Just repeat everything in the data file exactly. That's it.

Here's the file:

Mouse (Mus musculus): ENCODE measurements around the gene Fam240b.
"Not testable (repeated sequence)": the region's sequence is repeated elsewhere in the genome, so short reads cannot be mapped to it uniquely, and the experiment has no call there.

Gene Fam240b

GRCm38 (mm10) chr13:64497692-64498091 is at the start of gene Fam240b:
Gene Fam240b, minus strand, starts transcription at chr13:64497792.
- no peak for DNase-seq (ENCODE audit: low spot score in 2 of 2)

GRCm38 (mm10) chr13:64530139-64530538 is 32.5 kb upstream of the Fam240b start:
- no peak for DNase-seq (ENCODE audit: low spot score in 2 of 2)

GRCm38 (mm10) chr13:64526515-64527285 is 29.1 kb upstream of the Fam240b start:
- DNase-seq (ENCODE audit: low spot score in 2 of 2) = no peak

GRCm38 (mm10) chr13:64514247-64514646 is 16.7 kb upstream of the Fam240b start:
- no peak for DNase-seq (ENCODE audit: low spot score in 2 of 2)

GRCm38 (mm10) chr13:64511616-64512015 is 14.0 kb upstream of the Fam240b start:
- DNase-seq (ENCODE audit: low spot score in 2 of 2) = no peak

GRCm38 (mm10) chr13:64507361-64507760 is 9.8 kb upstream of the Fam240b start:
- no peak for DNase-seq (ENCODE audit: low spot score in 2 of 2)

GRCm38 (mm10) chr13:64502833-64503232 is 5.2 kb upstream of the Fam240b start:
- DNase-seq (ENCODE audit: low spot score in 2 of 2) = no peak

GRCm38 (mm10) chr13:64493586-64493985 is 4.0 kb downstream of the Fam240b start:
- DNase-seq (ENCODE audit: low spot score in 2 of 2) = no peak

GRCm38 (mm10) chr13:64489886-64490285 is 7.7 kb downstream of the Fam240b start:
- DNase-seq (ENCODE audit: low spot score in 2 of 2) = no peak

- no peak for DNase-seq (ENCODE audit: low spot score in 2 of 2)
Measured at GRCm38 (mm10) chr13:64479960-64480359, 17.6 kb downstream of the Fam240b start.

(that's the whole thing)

Mouse (Mus musculus): ENCODE measurements around the gene Fam240b.
"Not testable (repeated sequence)": the region's sequence is repeated elsewhere in the genome, so short reads cannot be mapped to it uniquely, and the experiment has no call there.

Gene Fam240b

GRCm38 (mm10) chr13:64497692-64498091 is at the start of gene Fam240b:
Gene Fam240b, minus strand, starts transcription at chr13:64497792.
- no peak for DNase-seq (ENCODE audit: low spot score in 2 of 2)

GRCm38 (mm10) chr13:64530139-64530538 is 32.5 kb upstream of the Fam240b start:
- no peak for DNase-seq (ENCODE audit: low spot score in 2 of 2)

GRCm38 (mm10) chr13:64526515-64527285 is 29.1 kb upstream of the Fam240b start:
- DNase-seq (ENCODE audit: low spot score in 2 of 2) = no peak

GRCm38 (mm10) chr13:64514247-64514646 is 16.7 kb upstream of the Fam240b start:
- no peak for DNase-seq (ENCODE audit: low spot score in 2 of 2)

GRCm38 (mm10) chr13:64511616-64512015 is 14.0 kb upstream of the Fam240b start:
- DNase-seq (ENCODE audit: low spot score in 2 of 2) = no peak

GRCm38 (mm10) chr13:64507361-64507760 is 9.8 kb upstream of the Fam240b start:
- no peak for DNase-seq (ENCODE audit: low spot score in 2 of 2)

GRCm38 (mm10) chr13:64502833-64503232 is 5.2 kb upstream of the Fam240b start:
- DNase-seq (ENCODE audit: low spot score in 2 of 2) = no peak

GRCm38 (mm10) chr13:64493586-64493985 is 4.0 kb downstream of the Fam240b start:
- DNase-seq (ENCODE audit: low spot score in 2 of 2) = no peak

GRCm38 (mm10) chr13:64489886-64490285 is 7.7 kb downstream of the Fam240b start:
- DNase-seq (ENCODE audit: low spot score in 2 of 2) = no peak

- no peak for DNase-seq (ENCODE audit: low spot score in 2 of 2)
Measured at GRCm38 (mm10) chr13:64479960-64480359, 17.6 kb downstream of the Fam240b start.